Kumar Sangakkara’s Cowdrey Lecture: “The Spirit of Sri Lanka’s Cricket” (Part 4 of 7)


By T.V. Antony Raj


Kumar Sangakkara delivering the Cowdrey Lecture  at Lord’s at the invitation of the MCC on July 4, 2011.
Kumar Sangakkara delivering the Cowdrey Lecture at Lord’s at the invitation of the MCC on July 4, 2011.


On July 4, 2011, at the invitation of the MCC, Kumar Sangakkara, the former Captain of the Sri Lankan Cricket Team, delivered the Cowdrey Lecture  at Lord’s  titled “The Spirit of Sri Lanka’s Cricket – A Celebration of Our Uniqueness”.

This video is part 4 of Kumar Sangakkara’s hour-long speech. It is accompanied by its transcript.



Transcript of  Kumar Sangakkara’s speech


Allan Border (Source: waytofamous.com)
Allan Border (Source: waytofamous.com)


A story that I heard in the 1990s, Allan Border having faced him [Muthiah Muralitharan] walked back to the Australian dressing room and said, “He is a leg spinner, but he also bowls a lot of googly.”

Arjuna’s team was now in place and it was an impressive pool of talent, but they were not yet a team. Although winning the 1996 World Cup was a long-term goal, they needed to find a rallying point, a uniting factor that gave them a sense of a “team“, a cause to fight for, an event that not will not only bind the team together giving them a common focus but also rally the entire support of a nation for the team and its journey.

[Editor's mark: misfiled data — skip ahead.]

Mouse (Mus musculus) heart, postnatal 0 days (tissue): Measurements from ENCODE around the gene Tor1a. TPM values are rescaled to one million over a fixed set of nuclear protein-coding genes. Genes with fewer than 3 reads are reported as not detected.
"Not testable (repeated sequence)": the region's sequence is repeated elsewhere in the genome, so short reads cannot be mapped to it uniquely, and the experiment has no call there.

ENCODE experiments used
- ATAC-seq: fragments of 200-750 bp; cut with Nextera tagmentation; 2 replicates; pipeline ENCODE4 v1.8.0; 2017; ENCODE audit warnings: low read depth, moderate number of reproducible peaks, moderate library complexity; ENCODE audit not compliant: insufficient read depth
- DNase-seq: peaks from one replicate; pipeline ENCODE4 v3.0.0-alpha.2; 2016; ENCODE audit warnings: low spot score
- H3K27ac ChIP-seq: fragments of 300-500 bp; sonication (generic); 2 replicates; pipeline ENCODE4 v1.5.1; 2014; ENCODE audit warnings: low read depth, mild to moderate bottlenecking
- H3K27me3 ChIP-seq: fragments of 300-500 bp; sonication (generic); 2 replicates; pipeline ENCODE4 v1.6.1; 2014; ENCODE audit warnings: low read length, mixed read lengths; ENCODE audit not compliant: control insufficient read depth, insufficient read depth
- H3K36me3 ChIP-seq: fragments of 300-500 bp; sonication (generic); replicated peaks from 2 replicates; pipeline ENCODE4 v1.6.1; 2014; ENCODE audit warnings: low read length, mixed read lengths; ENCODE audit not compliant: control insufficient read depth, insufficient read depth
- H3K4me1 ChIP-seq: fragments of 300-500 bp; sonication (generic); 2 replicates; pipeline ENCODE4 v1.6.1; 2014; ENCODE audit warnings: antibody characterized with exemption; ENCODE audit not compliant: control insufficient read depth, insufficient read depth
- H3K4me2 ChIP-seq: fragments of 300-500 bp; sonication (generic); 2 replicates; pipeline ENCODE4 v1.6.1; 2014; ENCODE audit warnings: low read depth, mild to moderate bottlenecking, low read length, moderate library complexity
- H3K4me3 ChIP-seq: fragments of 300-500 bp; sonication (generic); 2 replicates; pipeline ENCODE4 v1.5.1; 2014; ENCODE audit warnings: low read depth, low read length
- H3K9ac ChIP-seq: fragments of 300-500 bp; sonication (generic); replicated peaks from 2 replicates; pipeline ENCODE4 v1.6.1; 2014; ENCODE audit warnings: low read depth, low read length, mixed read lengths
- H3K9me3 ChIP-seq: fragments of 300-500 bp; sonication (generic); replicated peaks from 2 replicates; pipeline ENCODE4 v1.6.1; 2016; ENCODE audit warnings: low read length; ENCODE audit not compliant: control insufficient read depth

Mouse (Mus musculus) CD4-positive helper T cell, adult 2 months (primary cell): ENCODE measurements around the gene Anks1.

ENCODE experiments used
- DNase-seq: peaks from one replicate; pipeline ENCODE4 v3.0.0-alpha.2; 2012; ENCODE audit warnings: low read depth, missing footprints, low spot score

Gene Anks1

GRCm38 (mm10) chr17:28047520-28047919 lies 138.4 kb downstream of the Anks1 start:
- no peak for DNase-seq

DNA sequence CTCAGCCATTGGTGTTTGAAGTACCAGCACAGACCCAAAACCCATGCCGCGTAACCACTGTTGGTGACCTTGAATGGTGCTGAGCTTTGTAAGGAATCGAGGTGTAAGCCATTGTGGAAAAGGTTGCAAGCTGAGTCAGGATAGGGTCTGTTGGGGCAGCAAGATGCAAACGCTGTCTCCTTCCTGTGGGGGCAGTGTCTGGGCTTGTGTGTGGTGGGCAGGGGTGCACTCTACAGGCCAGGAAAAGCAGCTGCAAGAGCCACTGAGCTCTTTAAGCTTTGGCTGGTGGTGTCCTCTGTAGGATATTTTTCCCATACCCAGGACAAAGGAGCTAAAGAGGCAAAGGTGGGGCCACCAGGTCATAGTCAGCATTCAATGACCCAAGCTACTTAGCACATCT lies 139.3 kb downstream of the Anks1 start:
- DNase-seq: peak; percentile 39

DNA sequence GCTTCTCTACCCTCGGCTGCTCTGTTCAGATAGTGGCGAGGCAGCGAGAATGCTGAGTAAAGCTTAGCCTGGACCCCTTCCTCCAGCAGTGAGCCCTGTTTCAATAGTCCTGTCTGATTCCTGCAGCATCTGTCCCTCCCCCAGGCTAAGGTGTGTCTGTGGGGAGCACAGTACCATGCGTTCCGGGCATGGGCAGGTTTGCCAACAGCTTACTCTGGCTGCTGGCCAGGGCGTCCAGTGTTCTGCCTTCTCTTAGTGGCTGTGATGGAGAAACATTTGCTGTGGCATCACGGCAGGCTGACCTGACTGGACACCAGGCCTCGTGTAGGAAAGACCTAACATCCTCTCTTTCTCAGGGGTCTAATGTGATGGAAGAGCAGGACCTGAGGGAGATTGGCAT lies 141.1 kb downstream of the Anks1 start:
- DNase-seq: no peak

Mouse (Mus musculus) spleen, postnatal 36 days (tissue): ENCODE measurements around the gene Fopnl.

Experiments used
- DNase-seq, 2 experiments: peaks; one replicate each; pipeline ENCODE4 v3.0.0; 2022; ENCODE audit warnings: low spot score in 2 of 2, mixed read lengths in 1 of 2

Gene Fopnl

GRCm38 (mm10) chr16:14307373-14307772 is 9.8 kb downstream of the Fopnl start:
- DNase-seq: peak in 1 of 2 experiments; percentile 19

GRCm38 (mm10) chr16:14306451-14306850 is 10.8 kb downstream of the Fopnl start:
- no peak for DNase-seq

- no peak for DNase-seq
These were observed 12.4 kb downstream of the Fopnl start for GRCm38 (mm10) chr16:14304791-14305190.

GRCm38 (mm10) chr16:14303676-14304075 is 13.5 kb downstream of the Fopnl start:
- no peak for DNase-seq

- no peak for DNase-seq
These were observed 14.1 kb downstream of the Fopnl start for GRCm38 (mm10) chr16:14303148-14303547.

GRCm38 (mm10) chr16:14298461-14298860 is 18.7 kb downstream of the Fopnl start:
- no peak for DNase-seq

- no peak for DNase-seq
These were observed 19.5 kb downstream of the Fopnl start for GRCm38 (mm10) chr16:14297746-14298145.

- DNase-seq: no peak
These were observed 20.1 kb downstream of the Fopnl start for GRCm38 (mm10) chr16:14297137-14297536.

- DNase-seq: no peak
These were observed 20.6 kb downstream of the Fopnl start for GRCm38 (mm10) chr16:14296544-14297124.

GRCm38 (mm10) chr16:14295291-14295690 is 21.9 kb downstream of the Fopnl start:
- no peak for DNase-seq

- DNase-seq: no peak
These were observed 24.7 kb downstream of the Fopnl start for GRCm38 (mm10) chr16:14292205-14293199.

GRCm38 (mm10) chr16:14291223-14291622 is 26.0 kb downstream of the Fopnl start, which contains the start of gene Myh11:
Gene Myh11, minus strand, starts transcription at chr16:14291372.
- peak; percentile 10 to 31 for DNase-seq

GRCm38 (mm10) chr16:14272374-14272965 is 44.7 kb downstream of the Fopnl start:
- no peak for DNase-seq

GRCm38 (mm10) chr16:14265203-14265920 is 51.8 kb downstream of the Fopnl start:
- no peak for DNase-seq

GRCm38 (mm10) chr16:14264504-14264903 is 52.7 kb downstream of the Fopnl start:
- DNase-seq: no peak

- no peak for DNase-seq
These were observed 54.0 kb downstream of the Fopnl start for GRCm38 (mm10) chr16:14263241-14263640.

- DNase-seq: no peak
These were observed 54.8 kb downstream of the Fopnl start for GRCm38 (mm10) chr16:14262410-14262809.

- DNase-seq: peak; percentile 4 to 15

This came on Boxing Day at the MCG in 1995. Few realised it at the time, but the no balling of Murali for alleged chucking had far-reaching consequences. The issue raised the ire of the entire nation. Murali was no longer alone. His pain, embarrassment and anger were shared by all. No matter what critics say, the manner in which Arjuna and team stood behind Murali made an entire Sri Lankan nation proud. At that moment, Sri Lanka adopted the cricketers simply as “Ape Kollo” which means “our boys”.

Gone was the earlier detachment of the Sri Lankan cricket fan and in its place was a new found love for those 15 men. They became our sons, our brothers. Sri Lankans stood with them and shared their trials and tribulations.

The decision to no ball Murali in Melbourne was for all Sri Lankans, an insult that would not be allowed to pass unavenged. It was the catalyst that spurred the Sri Lankan team on, to do the unthinkable, become World Champions just 14 years after obtaining full ICC status. It is also important to mention here that prior to 1981 more than 80% of the national players came from elite English schools, but by 1996 the same schools did not contribute a single player to the 1996 World Cup squad.

The Unifying Impact of the 1996 World Cup


Sri Lanka captain Arjuna Ranatunga lifts the trophy in 1996 (Source: news.bbc.co.uk)
Sri Lanka captain Arjuna Ranatunga lifts the trophy in 1996 (Source: news.bbc.co.uk)